Reich says that all that has been done to pull us out of the recession, those things that have worked in previous recessions, have not worked.
That’s because the real problem has to do with the structure of the economy, not the business cycle. No booster rocket can work unless consumers are able, at some point, to keep the economy moving on their own. But consumers no longer have the purchasing power to buy the goods and services they produce as workers; for some time now, their means haven’t kept up with what the growing economy could and should have been able to provide them.
This crisis began decades ago when a new wave of technology – things like satellite communications, container ships, computers and eventually the Internet – made it cheaper for American employers to use low-wage labor abroad or labor-replacing software here at home than to continue paying the typical worker a middle-class wage. Even though the American economy kept growing, hourly wages flattened. The median male worker earns less today, adjusted for inflation, than he did 30 years ago.
He goes on to explain how households kept up for a while by adding a second wage earner, working overtime, and, eventually, piling up a bunch of debt.
Eventually, of course, the debt bubble burst – and with it, the last coping mechanism. Now we’re left to deal with the underlying problem that we’ve avoided for decades. Even if nearly everyone was employed, the vast middle class still wouldn’t have enough money to buy what the economy is capable of producing.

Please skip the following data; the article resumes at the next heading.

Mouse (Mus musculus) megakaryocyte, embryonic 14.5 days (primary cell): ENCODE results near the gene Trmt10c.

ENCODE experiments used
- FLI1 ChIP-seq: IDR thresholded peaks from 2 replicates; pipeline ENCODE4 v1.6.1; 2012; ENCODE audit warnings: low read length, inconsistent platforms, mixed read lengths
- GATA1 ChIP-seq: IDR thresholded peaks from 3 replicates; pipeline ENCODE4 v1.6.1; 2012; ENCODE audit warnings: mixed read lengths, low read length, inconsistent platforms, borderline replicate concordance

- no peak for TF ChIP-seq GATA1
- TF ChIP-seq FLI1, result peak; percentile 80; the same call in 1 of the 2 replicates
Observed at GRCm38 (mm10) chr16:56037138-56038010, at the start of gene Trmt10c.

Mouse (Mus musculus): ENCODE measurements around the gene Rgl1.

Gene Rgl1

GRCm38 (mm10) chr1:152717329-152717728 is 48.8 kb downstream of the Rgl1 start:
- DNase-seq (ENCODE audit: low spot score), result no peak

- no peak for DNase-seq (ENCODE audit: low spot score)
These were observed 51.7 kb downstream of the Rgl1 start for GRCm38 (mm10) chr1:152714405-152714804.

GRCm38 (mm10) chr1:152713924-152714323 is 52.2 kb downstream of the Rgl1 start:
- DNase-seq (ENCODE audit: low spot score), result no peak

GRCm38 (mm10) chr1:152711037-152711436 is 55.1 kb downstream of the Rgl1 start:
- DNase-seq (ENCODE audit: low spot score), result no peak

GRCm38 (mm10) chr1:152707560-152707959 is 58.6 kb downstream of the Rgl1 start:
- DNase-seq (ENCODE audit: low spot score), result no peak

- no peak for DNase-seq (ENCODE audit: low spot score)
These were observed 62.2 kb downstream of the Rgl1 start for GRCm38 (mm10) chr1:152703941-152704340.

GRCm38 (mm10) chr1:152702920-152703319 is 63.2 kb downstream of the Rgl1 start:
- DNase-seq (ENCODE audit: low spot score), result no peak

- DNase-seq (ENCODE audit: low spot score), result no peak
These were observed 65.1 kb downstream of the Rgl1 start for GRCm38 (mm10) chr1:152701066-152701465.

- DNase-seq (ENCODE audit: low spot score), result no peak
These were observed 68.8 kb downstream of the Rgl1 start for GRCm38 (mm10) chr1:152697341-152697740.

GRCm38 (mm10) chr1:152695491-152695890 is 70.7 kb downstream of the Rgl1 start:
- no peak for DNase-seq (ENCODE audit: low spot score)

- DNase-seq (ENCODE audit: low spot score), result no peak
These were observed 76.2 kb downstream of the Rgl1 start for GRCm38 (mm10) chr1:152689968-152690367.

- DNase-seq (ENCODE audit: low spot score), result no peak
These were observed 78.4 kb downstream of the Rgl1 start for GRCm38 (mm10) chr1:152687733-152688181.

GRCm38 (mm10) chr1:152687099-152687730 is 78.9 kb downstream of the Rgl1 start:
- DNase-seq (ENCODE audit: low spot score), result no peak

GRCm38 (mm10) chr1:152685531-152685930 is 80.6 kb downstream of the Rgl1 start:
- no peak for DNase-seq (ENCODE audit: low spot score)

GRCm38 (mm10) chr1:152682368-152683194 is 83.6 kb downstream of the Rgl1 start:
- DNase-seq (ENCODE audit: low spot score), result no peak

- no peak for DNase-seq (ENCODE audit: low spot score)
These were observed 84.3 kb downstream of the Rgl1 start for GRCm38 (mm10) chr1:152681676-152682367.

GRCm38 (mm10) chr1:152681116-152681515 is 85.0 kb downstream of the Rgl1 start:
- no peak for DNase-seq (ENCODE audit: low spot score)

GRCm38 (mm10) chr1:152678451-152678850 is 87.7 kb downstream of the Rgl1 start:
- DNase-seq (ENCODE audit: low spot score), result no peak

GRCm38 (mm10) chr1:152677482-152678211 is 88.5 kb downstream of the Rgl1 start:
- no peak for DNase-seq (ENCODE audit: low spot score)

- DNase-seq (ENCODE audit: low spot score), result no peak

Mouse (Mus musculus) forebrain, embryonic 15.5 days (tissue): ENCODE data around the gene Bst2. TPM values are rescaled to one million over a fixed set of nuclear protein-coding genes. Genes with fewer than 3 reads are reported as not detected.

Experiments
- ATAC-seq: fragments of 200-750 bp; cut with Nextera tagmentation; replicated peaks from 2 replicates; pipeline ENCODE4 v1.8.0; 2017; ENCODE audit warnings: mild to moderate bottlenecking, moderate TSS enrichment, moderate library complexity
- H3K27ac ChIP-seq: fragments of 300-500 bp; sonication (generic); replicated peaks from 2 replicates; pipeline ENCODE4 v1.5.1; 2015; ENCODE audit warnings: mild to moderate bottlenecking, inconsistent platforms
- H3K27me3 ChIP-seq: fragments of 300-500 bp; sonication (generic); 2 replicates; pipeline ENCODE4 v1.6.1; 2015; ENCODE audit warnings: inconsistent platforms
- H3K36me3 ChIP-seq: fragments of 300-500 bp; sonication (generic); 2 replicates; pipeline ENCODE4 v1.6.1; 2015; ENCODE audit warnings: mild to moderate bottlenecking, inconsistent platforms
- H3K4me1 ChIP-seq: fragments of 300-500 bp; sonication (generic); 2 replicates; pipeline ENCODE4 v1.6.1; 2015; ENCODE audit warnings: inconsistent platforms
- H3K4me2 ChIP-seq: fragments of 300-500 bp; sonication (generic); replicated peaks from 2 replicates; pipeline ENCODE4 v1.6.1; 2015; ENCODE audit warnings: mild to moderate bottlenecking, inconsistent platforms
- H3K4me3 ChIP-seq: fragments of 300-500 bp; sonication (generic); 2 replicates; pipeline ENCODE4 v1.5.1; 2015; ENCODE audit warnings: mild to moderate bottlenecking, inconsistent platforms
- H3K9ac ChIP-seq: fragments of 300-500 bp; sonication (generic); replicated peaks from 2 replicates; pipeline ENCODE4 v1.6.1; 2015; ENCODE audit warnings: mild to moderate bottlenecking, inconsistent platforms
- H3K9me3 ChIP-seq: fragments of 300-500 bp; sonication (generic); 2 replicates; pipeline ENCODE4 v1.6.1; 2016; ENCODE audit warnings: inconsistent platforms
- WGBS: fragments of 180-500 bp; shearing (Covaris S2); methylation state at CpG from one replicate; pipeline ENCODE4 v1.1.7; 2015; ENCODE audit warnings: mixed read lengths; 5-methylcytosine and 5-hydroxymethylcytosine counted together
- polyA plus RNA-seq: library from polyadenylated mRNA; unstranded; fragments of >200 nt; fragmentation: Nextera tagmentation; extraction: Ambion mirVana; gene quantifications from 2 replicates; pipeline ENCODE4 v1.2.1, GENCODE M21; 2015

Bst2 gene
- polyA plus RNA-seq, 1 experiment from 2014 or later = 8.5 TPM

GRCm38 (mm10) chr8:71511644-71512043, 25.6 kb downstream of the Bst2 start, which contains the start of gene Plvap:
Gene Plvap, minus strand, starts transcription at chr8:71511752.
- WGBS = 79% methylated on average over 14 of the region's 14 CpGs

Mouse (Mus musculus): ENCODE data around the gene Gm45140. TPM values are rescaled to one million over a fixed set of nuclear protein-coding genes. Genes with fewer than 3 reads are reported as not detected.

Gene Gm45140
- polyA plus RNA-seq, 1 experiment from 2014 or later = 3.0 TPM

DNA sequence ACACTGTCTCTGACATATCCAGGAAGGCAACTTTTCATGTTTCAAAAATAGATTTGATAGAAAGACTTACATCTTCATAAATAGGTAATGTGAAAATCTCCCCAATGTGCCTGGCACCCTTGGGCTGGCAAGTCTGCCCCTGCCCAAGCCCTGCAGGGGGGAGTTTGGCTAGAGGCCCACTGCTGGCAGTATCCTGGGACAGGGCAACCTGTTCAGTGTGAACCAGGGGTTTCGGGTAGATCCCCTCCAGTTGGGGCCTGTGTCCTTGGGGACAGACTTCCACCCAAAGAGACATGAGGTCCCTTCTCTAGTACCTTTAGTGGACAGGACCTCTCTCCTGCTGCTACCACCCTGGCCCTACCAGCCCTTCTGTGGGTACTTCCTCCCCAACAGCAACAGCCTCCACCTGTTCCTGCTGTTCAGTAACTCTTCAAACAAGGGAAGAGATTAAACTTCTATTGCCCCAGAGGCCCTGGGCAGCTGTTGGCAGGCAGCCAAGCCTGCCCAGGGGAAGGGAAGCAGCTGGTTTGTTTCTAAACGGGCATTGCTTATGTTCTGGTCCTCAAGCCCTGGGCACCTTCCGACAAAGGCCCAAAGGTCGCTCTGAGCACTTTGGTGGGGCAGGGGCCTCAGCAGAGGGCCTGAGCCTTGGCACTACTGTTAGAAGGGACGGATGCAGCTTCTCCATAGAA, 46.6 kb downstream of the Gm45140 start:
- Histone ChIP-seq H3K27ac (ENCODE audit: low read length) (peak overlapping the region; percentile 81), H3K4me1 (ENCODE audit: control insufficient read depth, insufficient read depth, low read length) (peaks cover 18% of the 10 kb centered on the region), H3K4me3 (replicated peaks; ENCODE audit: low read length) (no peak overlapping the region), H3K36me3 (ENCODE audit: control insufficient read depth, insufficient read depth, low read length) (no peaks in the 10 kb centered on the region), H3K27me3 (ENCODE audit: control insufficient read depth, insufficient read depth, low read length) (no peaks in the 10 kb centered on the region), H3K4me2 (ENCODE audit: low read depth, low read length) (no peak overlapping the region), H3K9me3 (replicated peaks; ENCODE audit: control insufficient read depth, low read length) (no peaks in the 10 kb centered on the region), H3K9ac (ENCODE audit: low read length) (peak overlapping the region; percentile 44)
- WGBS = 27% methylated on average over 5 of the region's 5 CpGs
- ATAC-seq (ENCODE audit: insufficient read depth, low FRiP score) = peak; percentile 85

What my high-school dropout Dad said…
Reich quotes a study that shows from the late 1970s to 2007, the income of the top 1% has gone from about 9% of the nation’s total income to 23.5%. So how about that great Republican idea of tax cuts for the rich, to make that percentage even higher? Will that help?
The rich spend a much smaller proportion of their incomes than the rest of us. So when they get a disproportionate share of total income, the economy is robbed of the demand it needs to keep growing and creating jobs.
What’s more, the rich don’t necessarily invest their earnings and savings in the American economy; they send them anywhere around the globe where they’ll summon the highest returns – sometimes that’s here, but often it’s the Cayman Islands, China or elsewhere. The rich also put their money into assets most likely to attract other big investors (commodities, stocks, dot-coms or real estate), which can become wildly inflated as a result.
He goes on to prescribe some specific policies to implement, but I think the key point is recognizing the situation:
THE Great Depression and its aftermath demonstrate that there is only one way back to full recovery: through more widely shared prosperity. In the 1930s, the American economy was completely restructured. New Deal measures – Social Security, a 40-hour work week with time-and-a-half overtime, unemployment insurance, the right to form unions and bargain collectively, the minimum wage – leveled the playing field.
The playing field needs to be leveled once again so that the 99% that make the economy hum can do so again.